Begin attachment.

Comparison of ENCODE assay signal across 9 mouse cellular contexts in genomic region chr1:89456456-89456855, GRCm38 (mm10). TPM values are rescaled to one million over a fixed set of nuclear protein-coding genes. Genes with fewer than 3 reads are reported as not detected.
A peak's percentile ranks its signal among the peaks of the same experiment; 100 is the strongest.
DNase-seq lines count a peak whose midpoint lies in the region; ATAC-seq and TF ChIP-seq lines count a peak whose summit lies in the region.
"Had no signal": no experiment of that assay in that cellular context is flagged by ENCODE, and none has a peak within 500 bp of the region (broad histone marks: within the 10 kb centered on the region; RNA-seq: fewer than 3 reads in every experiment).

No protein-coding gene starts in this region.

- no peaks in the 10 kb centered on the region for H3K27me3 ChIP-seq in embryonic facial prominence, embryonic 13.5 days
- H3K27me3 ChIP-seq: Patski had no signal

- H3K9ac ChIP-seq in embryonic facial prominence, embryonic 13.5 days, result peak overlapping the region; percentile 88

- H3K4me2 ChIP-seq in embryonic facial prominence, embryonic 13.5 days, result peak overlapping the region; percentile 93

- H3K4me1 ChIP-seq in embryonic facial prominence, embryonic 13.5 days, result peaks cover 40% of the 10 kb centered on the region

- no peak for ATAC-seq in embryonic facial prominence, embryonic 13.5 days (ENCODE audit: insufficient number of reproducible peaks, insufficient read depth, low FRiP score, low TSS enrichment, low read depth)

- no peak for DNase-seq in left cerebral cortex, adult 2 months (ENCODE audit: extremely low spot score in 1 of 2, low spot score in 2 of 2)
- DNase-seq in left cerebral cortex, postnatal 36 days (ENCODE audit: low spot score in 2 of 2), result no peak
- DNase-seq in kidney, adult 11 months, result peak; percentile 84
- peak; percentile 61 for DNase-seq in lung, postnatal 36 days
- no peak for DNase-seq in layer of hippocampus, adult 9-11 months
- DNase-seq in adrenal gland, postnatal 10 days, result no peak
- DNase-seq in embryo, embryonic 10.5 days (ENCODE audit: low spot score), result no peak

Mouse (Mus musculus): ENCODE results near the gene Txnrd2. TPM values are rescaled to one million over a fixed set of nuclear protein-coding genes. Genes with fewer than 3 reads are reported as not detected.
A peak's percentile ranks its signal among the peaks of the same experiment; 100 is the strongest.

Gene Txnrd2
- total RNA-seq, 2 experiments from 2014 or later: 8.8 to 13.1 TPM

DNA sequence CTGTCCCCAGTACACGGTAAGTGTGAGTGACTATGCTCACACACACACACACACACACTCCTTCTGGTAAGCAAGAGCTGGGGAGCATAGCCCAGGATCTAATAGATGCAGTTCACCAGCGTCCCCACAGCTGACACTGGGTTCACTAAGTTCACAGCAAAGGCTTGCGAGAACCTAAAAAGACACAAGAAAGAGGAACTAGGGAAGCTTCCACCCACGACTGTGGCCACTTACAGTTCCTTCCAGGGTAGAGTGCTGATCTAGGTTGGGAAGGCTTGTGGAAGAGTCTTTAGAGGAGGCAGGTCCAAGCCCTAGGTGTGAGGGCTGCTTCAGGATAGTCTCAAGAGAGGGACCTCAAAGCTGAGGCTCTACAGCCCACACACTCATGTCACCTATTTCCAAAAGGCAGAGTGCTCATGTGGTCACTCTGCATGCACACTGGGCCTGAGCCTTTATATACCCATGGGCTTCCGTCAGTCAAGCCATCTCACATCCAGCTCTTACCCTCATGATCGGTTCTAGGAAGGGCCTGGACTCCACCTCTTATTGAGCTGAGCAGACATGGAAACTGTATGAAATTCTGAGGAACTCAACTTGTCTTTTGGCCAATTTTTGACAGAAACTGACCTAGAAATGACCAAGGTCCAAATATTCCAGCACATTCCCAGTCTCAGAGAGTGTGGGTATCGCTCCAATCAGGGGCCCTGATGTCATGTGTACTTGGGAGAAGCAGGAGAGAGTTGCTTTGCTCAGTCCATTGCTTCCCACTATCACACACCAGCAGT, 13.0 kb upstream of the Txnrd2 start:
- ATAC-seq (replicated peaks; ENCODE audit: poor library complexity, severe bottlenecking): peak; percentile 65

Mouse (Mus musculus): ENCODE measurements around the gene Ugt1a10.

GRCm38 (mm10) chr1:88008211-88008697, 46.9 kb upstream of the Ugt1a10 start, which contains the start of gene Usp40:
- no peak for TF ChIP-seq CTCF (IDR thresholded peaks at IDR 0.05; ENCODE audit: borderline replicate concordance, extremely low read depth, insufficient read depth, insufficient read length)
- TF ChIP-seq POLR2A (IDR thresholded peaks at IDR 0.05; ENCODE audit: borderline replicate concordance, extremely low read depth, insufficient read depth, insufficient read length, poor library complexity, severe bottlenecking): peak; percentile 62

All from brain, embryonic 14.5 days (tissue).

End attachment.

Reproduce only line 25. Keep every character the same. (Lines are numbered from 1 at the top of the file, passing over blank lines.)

Mouse (Mus musculus): ENCODE measurements around the gene Ugt1a10.